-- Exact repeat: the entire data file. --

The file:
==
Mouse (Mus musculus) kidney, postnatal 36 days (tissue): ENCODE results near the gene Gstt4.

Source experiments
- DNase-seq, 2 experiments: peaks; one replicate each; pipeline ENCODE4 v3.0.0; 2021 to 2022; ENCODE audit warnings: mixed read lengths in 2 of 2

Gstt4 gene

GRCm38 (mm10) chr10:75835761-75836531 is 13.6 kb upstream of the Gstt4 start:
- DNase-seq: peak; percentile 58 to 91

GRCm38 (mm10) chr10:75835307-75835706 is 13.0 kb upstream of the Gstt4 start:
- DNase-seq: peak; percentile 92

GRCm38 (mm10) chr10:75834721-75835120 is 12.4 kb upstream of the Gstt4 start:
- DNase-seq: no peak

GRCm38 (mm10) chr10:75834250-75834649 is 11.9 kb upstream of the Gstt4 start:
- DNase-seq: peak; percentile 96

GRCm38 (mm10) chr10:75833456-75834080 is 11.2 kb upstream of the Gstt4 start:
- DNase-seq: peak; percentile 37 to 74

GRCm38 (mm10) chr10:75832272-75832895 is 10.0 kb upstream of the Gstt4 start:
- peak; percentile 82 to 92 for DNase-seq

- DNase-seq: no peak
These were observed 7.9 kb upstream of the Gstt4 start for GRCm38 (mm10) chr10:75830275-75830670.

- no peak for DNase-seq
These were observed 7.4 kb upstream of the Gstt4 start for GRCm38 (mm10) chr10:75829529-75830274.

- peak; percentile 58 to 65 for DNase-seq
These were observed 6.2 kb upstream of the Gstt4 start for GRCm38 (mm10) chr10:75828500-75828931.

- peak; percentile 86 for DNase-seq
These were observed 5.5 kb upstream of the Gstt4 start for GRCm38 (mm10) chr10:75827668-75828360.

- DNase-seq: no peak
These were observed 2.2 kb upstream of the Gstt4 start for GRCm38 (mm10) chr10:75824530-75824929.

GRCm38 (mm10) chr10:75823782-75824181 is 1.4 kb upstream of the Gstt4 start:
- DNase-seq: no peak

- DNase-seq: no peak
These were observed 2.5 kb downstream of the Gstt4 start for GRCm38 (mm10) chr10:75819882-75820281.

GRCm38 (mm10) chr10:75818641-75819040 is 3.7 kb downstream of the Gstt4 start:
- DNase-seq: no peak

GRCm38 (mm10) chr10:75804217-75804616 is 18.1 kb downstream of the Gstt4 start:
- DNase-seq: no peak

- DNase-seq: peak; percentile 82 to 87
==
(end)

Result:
Mouse (Mus musculus) kidney, postnatal 36 days (tissue): ENCODE results near the gene Gstt4.

Source experiments
- DNase-seq, 2 experiments: peaks; one replicate each; pipeline ENCODE4 v3.0.0; 2021 to 2022; ENCODE audit warnings: mixed read lengths in 2 of 2

Gstt4 gene

GRCm38 (mm10) chr10:75835761-75836531 is 13.6 kb upstream of the Gstt4 start:
- DNase-seq: peak; percentile 58 to 91

GRCm38 (mm10) chr10:75835307-75835706 is 13.0 kb upstream of the Gstt4 start:
- DNase-seq: peak; percentile 92

GRCm38 (mm10) chr10:75834721-75835120 is 12.4 kb upstream of the Gstt4 start:
- DNase-seq: no peak

GRCm38 (mm10) chr10:75834250-75834649 is 11.9 kb upstream of the Gstt4 start:
- DNase-seq: peak; percentile 96

GRCm38 (mm10) chr10:75833456-75834080 is 11.2 kb upstream of the Gstt4 start:
- DNase-seq: peak; percentile 37 to 74

GRCm38 (mm10) chr10:75832272-75832895 is 10.0 kb upstream of the Gstt4 start:
- peak; percentile 82 to 92 for DNase-seq

- DNase-seq: no peak
These were observed 7.9 kb upstream of the Gstt4 start for GRCm38 (mm10) chr10:75830275-75830670.

- no peak for DNase-seq
These were observed 7.4 kb upstream of the Gstt4 start for GRCm38 (mm10) chr10:75829529-75830274.

- peak; percentile 58 to 65 for DNase-seq
These were observed 6.2 kb upstream of the Gstt4 start for GRCm38 (mm10) chr10:75828500-75828931.

- peak; percentile 86 for DNase-seq
These were observed 5.5 kb upstream of the Gstt4 start for GRCm38 (mm10) chr10:75827668-75828360.

- DNase-seq: no peak
These were observed 2.2 kb upstream of the Gstt4 start for GRCm38 (mm10) chr10:75824530-75824929.

GRCm38 (mm10) chr10:75823782-75824181 is 1.4 kb upstream of the Gstt4 start:
- DNase-seq: no peak

- DNase-seq: no peak
These were observed 2.5 kb downstream of the Gstt4 start for GRCm38 (mm10) chr10:75819882-75820281.

GRCm38 (mm10) chr10:75818641-75819040 is 3.7 kb downstream of the Gstt4 start:
- DNase-seq: no peak

GRCm38 (mm10) chr10:75804217-75804616 is 18.1 kb downstream of the Gstt4 start:
- DNase-seq: no peak

- DNase-seq: peak; percentile 82 to 87